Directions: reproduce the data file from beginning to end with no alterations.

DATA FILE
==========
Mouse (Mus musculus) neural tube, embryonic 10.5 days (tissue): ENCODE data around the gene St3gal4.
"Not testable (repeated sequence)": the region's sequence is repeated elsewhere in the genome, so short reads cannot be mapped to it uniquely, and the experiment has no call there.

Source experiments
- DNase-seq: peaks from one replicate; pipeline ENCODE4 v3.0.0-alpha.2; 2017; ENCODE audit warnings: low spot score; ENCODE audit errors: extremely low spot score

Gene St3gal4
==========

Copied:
Mouse (Mus musculus) neural tube, embryonic 10.5 days (tissue): ENCODE data around the gene St3gal4.
"Not testable (repeated sequence)": the region's sequence is repeated elsewhere in the genome, so short reads cannot be mapped to it uniquely, and the experiment has no call there.

Source experiments
- DNase-seq: peaks from one replicate; pipeline ENCODE4 v3.0.0-alpha.2; 2017; ENCODE audit warnings: low spot score; ENCODE audit errors: extremely low spot score

Gene St3gal4